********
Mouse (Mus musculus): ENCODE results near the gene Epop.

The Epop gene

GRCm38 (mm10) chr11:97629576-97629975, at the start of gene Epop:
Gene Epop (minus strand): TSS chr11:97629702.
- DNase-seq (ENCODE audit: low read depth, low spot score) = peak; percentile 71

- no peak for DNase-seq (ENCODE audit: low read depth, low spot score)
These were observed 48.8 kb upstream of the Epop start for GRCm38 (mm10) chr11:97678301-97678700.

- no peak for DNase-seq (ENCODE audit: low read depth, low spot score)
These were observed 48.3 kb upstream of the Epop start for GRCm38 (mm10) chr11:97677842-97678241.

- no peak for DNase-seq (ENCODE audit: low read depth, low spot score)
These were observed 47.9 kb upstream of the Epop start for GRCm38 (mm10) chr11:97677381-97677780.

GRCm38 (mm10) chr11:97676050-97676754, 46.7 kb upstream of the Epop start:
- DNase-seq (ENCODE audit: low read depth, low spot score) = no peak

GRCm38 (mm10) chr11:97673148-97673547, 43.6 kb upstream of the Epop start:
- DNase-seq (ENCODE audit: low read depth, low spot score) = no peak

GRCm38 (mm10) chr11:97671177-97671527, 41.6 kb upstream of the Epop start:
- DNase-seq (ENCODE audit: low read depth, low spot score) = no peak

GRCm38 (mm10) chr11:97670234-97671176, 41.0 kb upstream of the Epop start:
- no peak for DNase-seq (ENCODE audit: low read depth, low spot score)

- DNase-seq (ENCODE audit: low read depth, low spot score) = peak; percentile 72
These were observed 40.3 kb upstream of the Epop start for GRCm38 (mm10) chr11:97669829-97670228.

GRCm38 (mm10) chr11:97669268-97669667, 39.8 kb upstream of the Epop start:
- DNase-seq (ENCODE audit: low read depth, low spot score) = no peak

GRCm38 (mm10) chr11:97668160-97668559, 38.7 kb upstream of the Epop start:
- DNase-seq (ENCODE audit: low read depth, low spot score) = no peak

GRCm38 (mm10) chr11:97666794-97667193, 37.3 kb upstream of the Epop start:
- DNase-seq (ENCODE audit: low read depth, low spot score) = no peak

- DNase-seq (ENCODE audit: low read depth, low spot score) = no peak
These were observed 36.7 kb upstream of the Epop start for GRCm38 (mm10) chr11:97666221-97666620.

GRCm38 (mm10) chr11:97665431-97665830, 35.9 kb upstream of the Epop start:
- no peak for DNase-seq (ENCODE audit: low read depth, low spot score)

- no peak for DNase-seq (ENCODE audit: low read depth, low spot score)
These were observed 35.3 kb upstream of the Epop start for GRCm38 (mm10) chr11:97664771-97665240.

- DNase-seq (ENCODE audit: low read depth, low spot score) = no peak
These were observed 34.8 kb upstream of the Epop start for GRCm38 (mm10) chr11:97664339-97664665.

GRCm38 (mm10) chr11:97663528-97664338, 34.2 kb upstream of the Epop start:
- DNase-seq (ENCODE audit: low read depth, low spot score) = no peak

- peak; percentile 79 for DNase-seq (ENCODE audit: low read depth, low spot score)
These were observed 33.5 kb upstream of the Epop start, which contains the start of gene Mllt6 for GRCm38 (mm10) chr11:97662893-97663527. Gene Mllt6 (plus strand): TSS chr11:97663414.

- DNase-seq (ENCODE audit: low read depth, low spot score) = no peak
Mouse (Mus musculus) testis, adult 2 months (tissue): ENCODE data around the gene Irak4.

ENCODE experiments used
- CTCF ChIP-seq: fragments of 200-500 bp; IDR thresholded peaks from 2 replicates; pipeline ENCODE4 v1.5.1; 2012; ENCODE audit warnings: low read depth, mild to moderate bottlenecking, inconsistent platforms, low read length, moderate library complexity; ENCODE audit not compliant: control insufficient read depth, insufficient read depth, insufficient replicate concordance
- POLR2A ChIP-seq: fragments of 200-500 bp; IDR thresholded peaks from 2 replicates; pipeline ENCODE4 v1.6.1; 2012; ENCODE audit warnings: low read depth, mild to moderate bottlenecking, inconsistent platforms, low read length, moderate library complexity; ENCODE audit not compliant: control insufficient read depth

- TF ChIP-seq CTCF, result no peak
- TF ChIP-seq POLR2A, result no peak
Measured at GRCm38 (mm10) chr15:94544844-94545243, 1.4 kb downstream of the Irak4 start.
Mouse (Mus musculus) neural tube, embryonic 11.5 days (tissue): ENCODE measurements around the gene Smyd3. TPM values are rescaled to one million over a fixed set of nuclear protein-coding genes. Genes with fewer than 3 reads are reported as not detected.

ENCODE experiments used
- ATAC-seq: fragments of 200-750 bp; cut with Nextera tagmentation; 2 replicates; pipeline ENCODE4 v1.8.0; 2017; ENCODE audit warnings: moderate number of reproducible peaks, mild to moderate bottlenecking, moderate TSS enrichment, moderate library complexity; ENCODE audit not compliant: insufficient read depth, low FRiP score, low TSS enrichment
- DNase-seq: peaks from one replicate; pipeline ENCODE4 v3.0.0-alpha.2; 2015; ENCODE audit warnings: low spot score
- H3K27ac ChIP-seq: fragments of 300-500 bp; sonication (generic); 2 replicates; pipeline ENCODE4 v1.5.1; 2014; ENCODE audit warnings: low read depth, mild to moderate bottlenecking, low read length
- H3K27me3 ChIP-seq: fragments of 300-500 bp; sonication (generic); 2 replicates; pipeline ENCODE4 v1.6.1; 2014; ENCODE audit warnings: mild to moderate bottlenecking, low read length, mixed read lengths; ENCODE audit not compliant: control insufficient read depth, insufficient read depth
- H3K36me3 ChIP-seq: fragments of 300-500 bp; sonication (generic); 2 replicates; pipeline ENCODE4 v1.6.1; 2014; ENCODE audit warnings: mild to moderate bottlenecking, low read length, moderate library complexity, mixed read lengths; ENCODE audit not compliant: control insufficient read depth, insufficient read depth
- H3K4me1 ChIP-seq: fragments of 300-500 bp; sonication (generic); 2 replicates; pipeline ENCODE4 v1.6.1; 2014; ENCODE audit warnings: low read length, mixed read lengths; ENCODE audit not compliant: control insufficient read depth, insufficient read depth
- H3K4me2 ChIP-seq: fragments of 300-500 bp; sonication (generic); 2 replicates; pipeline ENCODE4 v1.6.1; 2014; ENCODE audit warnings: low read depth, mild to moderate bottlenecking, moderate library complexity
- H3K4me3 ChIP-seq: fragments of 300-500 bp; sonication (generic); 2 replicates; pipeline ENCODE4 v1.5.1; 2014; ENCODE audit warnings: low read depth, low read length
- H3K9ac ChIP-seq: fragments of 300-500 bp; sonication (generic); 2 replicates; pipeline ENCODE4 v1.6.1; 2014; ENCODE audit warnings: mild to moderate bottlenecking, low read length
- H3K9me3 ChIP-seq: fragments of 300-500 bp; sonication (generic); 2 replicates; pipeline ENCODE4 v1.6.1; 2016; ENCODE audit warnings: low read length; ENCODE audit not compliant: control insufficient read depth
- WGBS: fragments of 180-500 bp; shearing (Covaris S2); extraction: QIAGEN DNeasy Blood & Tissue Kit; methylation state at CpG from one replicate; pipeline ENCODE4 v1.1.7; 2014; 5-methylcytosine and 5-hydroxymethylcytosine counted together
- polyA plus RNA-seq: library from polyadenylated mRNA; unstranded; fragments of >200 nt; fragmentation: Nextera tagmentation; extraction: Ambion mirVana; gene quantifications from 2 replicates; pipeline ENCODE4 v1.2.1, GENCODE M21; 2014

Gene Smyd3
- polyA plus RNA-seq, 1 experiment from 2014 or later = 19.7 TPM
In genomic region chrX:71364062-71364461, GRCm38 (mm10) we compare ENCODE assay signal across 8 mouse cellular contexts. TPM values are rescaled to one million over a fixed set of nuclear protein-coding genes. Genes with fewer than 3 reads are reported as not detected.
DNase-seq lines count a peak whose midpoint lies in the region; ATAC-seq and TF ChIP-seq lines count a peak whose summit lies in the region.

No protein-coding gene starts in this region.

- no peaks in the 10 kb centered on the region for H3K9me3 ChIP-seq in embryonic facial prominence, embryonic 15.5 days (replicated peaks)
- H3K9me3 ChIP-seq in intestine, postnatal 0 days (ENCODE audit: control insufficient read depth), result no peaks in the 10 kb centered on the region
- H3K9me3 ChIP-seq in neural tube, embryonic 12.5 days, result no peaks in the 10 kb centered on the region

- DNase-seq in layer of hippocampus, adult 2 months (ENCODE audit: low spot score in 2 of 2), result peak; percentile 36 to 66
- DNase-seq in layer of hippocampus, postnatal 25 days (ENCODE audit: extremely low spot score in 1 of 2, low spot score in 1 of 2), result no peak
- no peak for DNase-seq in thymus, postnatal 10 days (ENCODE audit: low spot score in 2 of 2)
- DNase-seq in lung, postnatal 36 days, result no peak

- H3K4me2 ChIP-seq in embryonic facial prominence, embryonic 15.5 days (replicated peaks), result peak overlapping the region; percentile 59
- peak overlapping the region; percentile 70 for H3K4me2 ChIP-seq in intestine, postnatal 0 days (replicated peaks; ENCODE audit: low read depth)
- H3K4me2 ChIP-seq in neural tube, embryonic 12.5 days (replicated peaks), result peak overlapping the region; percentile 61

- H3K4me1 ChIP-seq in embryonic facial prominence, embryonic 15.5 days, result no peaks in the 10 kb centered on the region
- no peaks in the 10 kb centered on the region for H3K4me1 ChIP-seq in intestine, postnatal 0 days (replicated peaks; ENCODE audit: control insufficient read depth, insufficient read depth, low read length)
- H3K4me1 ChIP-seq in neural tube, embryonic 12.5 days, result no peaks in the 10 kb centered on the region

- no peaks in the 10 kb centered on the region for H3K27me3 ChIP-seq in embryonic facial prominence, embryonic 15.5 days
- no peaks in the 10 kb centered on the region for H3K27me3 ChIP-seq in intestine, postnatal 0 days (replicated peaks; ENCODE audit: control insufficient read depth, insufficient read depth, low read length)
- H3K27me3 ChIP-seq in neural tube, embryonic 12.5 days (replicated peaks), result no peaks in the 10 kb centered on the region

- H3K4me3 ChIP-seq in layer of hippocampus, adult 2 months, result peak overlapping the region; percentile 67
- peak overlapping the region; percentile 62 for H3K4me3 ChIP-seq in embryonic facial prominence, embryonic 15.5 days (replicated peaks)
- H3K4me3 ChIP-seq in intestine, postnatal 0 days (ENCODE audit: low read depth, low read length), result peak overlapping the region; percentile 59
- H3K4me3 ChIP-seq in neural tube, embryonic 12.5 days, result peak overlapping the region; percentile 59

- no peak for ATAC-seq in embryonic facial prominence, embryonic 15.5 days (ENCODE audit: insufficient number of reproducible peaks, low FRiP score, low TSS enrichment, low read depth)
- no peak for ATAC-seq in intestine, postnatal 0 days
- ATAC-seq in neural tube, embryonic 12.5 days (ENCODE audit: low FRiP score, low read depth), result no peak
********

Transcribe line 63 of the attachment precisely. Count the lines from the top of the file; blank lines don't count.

- polyA plus RNA-seq, 1 experiment from 2014 or later = 19.7 TPM